It is the day of the visit of King Mahabali to Kerala that is celebrated as Onam every year. The festival is celebrated as a tribute to the sacrifice of King Mahabali. Every year people make elaborate preparations to welcome their King whom they affectionately call Onathappan. They wish to please the spirit of their King by depicting that his people are happy and wish him well. The second day, Thiruvonam is the biggest and the most important day of this festival. It is believed that King Mahabali visits his people on the second day.

And there we have the story of Onam. It feels strange to depart from the seeming theme of atheism, if for a while atleast.. :) and then give you a story of the gods!


Anonymous said...

Just a few corrections to this story

A. Mahabali was an Asura. Even though he was a great king, he did hate the Gods and Vishnu, just like any Asura

B. Aditi, The mother of the Devas requested Vishnu to stop Mahabali, because he had forcefully taken over the heavens after defeating Indra and the other gods in battle.

C. MahaBali was only good to his People. To everyone else he was a Demon king

D. MahaBali gave Vamana the Land, even though he knew that He was an avatar of Lord Vishnu, because he believed that he was above Vishnu, and making this Charity would prove that.

Rach said...

Ahem ahem... How must I take an anonymous comment seriously? Any sources to quote?

Manju said...

Sounds like the gods didnt play fair...

The Mad Hatter said...

While we're nitpicking the Mahabali story, ever wondered about the chronological problem in that legend?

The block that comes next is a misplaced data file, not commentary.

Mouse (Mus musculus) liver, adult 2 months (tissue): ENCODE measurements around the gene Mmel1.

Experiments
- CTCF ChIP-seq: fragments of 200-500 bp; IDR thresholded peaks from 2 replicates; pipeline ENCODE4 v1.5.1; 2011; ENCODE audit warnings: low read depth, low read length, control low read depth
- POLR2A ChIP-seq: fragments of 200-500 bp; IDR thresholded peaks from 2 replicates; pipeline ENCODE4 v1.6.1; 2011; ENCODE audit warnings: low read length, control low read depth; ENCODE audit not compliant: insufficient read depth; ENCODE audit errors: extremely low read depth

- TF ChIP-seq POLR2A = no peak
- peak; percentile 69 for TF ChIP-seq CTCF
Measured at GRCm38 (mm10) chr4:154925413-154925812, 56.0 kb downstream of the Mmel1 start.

IMO, acknowledge that it is legend, and move on. The details are about as relevant as the exact number of angels that can dance on an pinhead :)

Anonymous said...

RRach: I could have pointed you to a wiki link, but the wiki is only as reliable as my word. I grew up listening to these stories, I am what i am, because of these stories. Anywaus, people are free to believe what they want to believe. Just to add to my previous comment Mahabali was an Asura, and an Asura cannot be allowed to live, because of a few good qualities. Unlike human beings, they are born evil. Their evil traits are passed on to their children. Mahabali, for instance was the grandson of Prahalda, or Bhakta Prahalada, The greatest devotee of Vishnu. Because Prahalada was spared, the evil traits of Hiranayakasapa continued to be passed on to his decendants

By the way, to answer the chronlogical problem,
Whether or not, Parasuram came after Vaman is debateable. Unlike the other avatars of Vishnu, which were short lived, Parasuram lived on. He first made his appearance in the Satya Yuga to destroy the kshathriyas. He again made his appearance in threta yug at Lord Rama's Wedding, where he challenged Rama to lift Vishnu's Bow, after he learned that Rama broke Shiva's bow. Yet another time, he appeared in the Dwapara yuga as Karna's teacher.
The point that I'm trying to make over here is that Parasuram shared an overlap period with three other avatars of Vishnu. Vamana, Rama and Krishna.

I can visit this blog more often and answer all your questions, if you like. That is all for now

The Mad Hatter said...


Mitra and Varuna themselves are Asuras (and are called so in the Rig Veda), so not letting any Asura live would be rather extreme.

Again, if you have any reference to the Parasurama/Vamana overlap, I'd like to see it. Parasurama is supposed to be a chiranjeevin born in Treta Yuga - his overlap with the later avataras are well documented, but nothing I've seen or heard talks of his overlap with earlier ones.